Specifically, a party aggrieved by the application of a rating organization’s rating system may seek review, first by the rating organization, and then by the Director of the Department of Insurance:
Every rating organization and every insurer which makes its own rates shall provide within this state reasonable means whereby any person aggrieved by the application of its rating system may be heard, in person or by his authorized representative, on his written request to review the manner in which such rating system has been applied in connection with the insurance afforded him . . . Any party affected by the action of such rating organization or such insurer on such request may, within thirty (30) days after written notice of such action, appeal to the director, who, after a hearing held upon notice to the appellant and to such rating organization or insurer in accordance with chapter 2, title 41, Idaho Code, may affirm or reverse such action.
I.C. § 41-1622(2) (emphasis added).
Travelers argues these statutes only grant the Department authority to determine “whether a ‘filing’ fails to meet the requirements of law.” However, we conclude that a plain reading of Idaho Code section 41-1622(2) demonstrates otherwise.
“The objective [*19] of statutory interpretation is to give effect to legislative intent.” FarmersNat’l Bank v. Green River Dairy, LLC, 155 Idaho 853, 856, 318 P.3d 622, 625 (2014) (quoting State v. Yzaguirre, 144 Idaho 471, 475, 163 P.3d 1183, 1187 (2007)). “Statutory interpretation begins with ‘the literal words of the statute, and this language should be given its plain, obvious, and rational meaning.'” Id. (quoting Seward v. Pac. Hide & Fur Depot, 138 Idaho 509, 511, 65 P.3d 531, 533 (2003)). “If the statutory language is unambiguous, ‘the clearly expressed intent of the legislative body must be given effect, and there is no occasion for a court to consider rules of
10
statutory construction.'” Id. (quoting St. Luke’s Reg’l Med. Ctr., Ltd. v. Board of Comm’rs, 146 Idaho 753, 755, 203 P.3d 683, 685 (2009)).
The phrase “aggrieved by the application of its rating system” in Idaho Code section 41-1622(2) plainly provides for the type of review that occurred in this case. When an insurer uses a rating organization’s rating system to determine how much an insured must pay under the terms of its policy, the insurer is “applying” the rating system. The statute expressly provides for review of “the manner in which such rating system has been applied in connection with the insurance afforded . . . .” I.C. § 41-1622(2). Based on the statute’s plain language, we can only conclude that Idaho Code section 41-1622(2) provides for review of an insurer’s application of a rating system to an insured’s policy. To hold otherwise would be to read the words “the application of” out of the statute altogether.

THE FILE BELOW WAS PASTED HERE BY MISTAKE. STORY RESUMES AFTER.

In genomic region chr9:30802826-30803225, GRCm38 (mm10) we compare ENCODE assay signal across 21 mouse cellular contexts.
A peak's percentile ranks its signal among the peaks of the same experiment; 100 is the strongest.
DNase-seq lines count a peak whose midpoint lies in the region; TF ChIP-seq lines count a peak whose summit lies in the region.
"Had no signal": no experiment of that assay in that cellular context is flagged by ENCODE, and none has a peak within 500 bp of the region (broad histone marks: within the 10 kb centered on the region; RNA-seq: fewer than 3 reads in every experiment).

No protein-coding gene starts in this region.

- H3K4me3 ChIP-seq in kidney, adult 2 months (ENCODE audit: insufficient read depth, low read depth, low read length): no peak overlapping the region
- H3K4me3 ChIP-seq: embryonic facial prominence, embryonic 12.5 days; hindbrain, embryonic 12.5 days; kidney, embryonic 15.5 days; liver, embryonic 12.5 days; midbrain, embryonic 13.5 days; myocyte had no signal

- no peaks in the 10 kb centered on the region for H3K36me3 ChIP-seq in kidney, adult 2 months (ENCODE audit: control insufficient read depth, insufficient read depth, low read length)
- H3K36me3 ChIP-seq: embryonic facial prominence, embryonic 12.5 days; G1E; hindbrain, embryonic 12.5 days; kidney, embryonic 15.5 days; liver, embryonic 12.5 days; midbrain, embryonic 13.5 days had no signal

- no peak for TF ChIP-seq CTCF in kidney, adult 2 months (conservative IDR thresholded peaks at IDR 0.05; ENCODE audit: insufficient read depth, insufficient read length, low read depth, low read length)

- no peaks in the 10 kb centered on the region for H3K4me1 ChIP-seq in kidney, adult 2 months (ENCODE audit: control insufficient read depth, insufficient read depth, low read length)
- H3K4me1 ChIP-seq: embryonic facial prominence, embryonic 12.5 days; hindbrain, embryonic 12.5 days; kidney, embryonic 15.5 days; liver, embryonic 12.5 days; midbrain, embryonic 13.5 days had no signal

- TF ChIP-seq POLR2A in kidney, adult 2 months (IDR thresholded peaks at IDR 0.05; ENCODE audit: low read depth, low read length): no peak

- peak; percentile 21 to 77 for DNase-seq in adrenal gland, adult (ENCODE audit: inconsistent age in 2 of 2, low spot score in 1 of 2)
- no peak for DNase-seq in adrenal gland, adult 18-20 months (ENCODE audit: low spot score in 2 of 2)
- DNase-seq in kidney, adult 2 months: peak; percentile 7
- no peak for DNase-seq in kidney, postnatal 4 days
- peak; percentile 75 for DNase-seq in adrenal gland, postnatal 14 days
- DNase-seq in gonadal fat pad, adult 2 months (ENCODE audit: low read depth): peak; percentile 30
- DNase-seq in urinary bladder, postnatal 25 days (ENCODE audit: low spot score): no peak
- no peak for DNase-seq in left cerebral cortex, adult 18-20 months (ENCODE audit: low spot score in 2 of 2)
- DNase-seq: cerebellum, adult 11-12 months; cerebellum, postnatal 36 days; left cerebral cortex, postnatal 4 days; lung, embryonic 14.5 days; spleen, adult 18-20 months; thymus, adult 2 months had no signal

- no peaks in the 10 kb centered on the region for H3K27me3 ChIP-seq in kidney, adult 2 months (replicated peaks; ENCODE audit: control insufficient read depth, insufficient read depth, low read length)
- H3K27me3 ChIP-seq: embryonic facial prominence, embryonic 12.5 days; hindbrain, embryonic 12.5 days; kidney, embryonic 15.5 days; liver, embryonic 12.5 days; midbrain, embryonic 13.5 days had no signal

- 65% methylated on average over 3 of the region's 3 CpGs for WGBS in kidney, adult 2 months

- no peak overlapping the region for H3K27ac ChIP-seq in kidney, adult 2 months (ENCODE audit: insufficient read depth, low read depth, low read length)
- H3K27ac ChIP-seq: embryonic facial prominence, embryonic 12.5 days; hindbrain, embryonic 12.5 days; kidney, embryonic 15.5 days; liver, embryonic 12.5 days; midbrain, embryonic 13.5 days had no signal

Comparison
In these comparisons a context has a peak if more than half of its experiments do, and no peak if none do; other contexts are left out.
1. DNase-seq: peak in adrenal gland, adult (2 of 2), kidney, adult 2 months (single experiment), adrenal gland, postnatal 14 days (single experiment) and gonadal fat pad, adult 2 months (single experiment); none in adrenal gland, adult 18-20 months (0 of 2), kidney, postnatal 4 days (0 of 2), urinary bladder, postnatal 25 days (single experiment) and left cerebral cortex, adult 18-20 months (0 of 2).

Having come to [*20] the conclusion that Idaho Code section 41-1622(2) gives the Department the authority to review an insurer’s use of a rating system in connection with a specific insured’s workers’ compensation policy, determining whether the Department acted within its authority in this case becomes fairly straightforward.
NCCI’s Basic Manual Rule 2.H is part of a rating system promulgated by NCCI and used by insurance companies in Idaho to write and administer workers’ compensation policies. As such, Basic Manual Rule 2.H is a “rate filing” as described in section 41-1606 and subject to review under sections 41-1622 and 41-1623 of the Insurance Code. Travelers “applied” NCCI’s Basic Manual Rule 2.H to determine whether two mechanics, treated as uninsured subcontractors, could be included in the premium-rate calculation. That calculation had a direct impact on Ultimate’s workers’ compensation policy because it was used to determine the premium rates Ultimate would be charged. Since aggrieved insureds have a right to review “the application of” a rating system in connection with their insurance policy, Ultimate rightfully sought review of Travelers’ “application of” Rule 2.H to its insurance policy. Therefore, the district court did not err in determining that the Department acted within its statutory [*21] authority under sections 41-1622 and 41-1623 of the Insurance Code when it reviewed “the application of” NCCI’s Basic Manual Rule 2.H to Ultimate’s insurance policy.
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B. Substantial, competent evidence supports the Department of Insurance’s determination that the mechanics were not required to be covered under Ultimate’s workers’ compensation policy.
Travelers argues that the Department of Insurance’s determination that the mechanics working for Ultimate were not required to be covered under Ultimate’s workers’ compensation policy is not supported by substantial, competent evidence.